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Nebraska Football: Huskers Trump Rutgers Scarlet Knights 31-14 in Jersey

Nebraska beat Rutgers 31-14 in a game that looked closer than it really was.

Jim O'Connor-USA TODAY Sports

Nebraska got out to a fast start and a 21-0 lead before Rutgers would get on the board. Inconsistent play before the first half had Nebraska fans scratching themselves and wondering if they'd witness another meltdown, but the Husker offense would tack on more points while the defense shut down Rutgers quarterback Chris Laviano and receiver Leonte Carroo. Nebraska came away with a 31-14 victory.

Nebraska played very well in the first 20 minutes. The Huskers first offensive drive took 8 plays, went 75 yards, and featured six running plays including the 32-yard touchdown, a reverse out of a pro formation by tight end Cethan Carter.

Tommy Armstrong went 8-for-8 for 108 yards in the first quarter, throwing two touchdown passes. His first was a 15-yard bullet over the middle between four Rutger defenders to Jordan Westerkamp. His second was a 44-yard bomb to Alonzo Moore who stood wide open in the end zone while Armstrong ran around in sandlot fashion, finally seeing Moore, then heaving it high in hopes it would get there before Rutgers defenders finished their coffee break.

Bad Tommy would show up before the end of the half, though, overthrowing a wide open Lane Hovey, resulting in an interception that was returned to the Rutgers six yard line. Rutgers scored three plays later.

Armstrong would fumble and throw another interception before half, but Rutgers was unable to capitalize on the miscues. Nebraska lead 21-7 at half, but momentum seemed to favor the Scarlet Knights.

Rutgers was forced to punt on their first possession of the second half. Nebraska's offense moved the ball well, but Armstrong threw another interception on a middle screen. The ball was intercepted by lineman Kevin Wilkins who covered Carter and was in position to make a nice one-handed catch.

Rutgers would move the ball to the five on a 30-yard pass play to Caroo, then score on one play later on a trick pass play to make it 21-14. At that point, 98% of Nebraskan fans were sure they'd seen this before and most began to huddle together hugging each other and weeping. Others left to play Fallout 4.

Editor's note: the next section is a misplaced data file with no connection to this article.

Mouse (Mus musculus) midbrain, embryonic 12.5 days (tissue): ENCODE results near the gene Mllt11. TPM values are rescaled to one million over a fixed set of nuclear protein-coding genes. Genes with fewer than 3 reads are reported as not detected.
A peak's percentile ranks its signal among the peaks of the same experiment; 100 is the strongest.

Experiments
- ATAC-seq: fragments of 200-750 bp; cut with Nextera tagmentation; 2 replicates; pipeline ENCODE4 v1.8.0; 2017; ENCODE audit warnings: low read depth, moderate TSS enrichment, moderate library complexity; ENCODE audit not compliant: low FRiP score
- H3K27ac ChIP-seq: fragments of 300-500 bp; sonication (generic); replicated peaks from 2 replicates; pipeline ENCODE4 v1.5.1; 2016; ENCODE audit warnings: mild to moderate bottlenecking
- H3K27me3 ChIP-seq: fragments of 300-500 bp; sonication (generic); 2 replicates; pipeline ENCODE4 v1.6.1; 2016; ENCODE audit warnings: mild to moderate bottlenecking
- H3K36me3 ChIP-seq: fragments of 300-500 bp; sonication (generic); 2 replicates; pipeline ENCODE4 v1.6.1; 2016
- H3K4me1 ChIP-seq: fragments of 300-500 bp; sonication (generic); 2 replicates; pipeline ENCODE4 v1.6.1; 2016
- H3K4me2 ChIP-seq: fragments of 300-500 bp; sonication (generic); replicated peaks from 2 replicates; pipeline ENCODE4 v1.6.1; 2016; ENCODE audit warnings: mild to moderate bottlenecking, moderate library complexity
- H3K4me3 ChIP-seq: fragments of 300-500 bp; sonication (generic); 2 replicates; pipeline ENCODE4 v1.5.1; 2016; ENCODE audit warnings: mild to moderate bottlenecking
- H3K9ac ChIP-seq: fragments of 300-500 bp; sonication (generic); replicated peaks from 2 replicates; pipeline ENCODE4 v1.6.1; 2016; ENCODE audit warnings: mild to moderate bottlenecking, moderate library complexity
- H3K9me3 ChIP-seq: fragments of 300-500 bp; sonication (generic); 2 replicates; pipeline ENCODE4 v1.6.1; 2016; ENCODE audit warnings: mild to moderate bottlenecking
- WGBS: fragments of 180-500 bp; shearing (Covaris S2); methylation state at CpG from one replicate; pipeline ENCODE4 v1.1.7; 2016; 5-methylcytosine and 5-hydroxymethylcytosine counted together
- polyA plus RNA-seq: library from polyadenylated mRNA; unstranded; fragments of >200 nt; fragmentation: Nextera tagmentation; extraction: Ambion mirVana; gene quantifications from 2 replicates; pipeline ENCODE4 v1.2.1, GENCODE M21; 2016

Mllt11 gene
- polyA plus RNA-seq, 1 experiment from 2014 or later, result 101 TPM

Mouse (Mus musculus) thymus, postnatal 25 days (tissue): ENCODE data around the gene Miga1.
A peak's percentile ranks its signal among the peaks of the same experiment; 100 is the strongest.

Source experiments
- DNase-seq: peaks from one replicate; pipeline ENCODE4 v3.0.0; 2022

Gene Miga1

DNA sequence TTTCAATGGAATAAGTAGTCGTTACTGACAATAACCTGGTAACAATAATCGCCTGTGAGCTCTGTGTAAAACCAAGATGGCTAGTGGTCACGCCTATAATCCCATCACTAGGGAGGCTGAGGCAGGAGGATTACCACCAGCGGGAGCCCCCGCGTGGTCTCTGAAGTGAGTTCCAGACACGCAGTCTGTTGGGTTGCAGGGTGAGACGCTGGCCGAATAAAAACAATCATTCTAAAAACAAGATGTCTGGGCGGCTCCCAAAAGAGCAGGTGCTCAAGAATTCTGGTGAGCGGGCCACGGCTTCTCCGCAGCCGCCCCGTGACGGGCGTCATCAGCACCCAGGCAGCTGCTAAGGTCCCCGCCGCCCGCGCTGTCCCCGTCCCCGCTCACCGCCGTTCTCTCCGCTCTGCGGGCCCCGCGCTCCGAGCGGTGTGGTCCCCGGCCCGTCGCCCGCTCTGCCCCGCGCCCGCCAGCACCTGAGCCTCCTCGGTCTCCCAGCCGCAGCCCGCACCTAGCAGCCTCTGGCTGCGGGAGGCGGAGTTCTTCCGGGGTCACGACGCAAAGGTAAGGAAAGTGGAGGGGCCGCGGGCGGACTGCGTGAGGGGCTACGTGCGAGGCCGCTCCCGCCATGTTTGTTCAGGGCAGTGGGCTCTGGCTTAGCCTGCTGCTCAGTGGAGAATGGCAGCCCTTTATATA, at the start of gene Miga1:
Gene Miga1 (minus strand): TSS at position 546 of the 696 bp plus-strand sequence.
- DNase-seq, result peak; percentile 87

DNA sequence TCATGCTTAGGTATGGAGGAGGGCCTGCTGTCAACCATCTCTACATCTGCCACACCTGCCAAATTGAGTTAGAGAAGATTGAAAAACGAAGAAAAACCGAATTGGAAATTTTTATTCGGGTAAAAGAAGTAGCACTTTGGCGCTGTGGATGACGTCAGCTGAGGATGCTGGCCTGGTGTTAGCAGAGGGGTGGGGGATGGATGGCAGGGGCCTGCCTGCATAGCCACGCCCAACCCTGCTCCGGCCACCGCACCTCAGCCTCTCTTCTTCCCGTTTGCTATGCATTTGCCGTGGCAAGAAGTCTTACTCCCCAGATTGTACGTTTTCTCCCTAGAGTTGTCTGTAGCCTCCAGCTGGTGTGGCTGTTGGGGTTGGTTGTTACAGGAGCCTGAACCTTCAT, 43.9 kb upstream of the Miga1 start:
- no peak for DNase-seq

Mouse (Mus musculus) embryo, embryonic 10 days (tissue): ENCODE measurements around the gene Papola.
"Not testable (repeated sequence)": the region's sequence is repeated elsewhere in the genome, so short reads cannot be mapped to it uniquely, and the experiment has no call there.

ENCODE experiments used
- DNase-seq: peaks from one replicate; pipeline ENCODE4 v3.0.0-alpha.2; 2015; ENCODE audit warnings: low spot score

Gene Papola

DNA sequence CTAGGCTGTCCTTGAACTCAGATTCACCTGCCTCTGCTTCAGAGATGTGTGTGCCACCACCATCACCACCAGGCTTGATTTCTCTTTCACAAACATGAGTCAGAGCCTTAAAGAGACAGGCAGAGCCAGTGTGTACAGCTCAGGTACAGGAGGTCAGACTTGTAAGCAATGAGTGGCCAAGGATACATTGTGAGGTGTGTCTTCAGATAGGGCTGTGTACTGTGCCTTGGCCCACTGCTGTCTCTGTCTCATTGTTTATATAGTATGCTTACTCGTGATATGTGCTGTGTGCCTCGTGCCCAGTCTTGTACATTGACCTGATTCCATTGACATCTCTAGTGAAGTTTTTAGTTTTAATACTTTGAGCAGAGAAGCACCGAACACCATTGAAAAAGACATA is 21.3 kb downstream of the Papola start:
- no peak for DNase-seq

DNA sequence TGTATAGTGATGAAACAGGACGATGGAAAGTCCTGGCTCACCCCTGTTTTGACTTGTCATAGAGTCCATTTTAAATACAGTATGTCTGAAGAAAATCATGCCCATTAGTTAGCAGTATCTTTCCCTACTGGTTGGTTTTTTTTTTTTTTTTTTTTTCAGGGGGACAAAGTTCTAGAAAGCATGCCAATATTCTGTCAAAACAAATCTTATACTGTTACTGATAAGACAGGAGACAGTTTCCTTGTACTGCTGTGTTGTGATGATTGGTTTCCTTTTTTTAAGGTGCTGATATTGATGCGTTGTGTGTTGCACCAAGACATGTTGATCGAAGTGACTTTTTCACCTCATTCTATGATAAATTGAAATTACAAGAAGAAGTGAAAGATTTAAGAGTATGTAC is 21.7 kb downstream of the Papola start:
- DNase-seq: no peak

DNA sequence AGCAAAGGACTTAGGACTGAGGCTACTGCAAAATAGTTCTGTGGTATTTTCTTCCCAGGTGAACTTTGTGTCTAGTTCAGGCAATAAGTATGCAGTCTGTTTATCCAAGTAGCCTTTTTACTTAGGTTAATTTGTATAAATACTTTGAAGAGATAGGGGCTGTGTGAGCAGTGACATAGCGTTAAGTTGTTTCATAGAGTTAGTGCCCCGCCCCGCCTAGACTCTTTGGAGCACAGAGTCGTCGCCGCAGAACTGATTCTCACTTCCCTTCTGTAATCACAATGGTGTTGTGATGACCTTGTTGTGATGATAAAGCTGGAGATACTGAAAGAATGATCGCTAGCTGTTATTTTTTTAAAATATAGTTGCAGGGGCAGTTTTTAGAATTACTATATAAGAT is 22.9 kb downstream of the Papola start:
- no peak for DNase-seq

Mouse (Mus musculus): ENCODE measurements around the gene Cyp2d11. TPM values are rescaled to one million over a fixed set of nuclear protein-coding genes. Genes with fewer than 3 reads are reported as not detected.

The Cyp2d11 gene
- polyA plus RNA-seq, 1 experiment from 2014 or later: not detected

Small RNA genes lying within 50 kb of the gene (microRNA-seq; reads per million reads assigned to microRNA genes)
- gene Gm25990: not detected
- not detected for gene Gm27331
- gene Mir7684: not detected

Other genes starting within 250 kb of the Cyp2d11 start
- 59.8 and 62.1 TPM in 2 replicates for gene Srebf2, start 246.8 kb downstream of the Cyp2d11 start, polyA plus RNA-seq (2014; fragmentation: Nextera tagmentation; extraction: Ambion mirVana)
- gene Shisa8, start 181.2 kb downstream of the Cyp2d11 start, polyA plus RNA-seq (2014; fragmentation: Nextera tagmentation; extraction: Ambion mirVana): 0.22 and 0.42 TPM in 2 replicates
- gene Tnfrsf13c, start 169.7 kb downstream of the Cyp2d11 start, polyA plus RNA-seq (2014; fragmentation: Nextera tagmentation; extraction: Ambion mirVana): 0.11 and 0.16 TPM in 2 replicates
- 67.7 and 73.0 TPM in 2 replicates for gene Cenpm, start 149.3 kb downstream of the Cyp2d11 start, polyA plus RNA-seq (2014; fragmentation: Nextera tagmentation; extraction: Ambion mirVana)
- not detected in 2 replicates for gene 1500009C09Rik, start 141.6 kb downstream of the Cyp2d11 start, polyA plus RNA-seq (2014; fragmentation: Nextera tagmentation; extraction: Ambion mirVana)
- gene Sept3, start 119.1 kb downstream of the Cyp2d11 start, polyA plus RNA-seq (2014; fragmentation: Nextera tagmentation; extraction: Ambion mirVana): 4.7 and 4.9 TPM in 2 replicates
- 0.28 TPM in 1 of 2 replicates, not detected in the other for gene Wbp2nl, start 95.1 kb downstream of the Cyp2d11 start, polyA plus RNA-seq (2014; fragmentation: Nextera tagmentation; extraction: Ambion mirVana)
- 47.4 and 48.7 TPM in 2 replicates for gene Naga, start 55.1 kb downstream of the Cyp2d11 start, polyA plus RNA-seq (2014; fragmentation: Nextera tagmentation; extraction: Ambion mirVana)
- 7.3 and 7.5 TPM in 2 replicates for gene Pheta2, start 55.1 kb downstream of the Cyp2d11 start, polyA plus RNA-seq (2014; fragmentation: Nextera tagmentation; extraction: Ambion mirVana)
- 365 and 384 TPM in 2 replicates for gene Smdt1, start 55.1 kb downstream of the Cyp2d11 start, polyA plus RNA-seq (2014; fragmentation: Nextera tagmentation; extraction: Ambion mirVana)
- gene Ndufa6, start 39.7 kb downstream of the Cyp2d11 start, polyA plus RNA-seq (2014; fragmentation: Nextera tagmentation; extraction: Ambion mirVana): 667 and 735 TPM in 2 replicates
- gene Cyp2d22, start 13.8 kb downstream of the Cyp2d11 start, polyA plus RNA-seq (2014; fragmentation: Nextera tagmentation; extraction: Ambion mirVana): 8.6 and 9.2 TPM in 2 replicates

That was as close as Rutgers would get, though, as Nebraska put together an eight-play, 75 yard drive with Carter making a NFL-level reception from Armstrong, who was injured on the play.

Nebraska would get the ball back at the Rutgers 31 four plays later after the Scarlet Knights came up short on an ill-fated fake punt. The Husker offense couldn't manage a first down, but kicker Drew Brown connected on a 44-yard field goal in a swirling wind. It was Brown's eighth straight field goal, all from 40+ yards.

Brown's field goal made it the final score and 31-14, as the two teams spent the fourth quarter trading punts and field position. Rutgers made it as far as the Nebraska 30 on one drive but failed as Laviano's pass was ripped away by Nate Gerry on a 4th and two.

A later drive would have Rutgers miss a field goal from the Nebraska 31 with 3:54 left (even though down 17, leaving everyone to wonder if Rutgers coach Kyle Flood knows a field goal is only worth three points).

The story of the game might be Nebraska's beleaguered defense. For most of the season they've been destroyed by offenses, but against Rutgers they recorded a season -high 11 tackles for loss and six sacks.

The Husker defense held Rutgers to 170 total yards passing as Laviano went 13-for-27 for 165 yards and two interceptions. Rutgers was successful rushing the ball at times, but finished with only 89 yards because loss of yardage due to your quarterback being sacked repeatedly counts against rushing yardage. Josh Hicks lead the New Jersey team on the ground, rushing 12 times for 68 yards.

Nebraska managed 362 total yards, as Armstrong finished 14-for-21 for 188 yards, three touchdowns and three interceptions. Imani Cross lead Husker rushers with 20 carries for 94 yards.

The win put Nebraska at 5-6, one win away from being bowl eligible... or maybe more appropriately being "respectably bowl eligible" as they could make a bowl game at 5-7.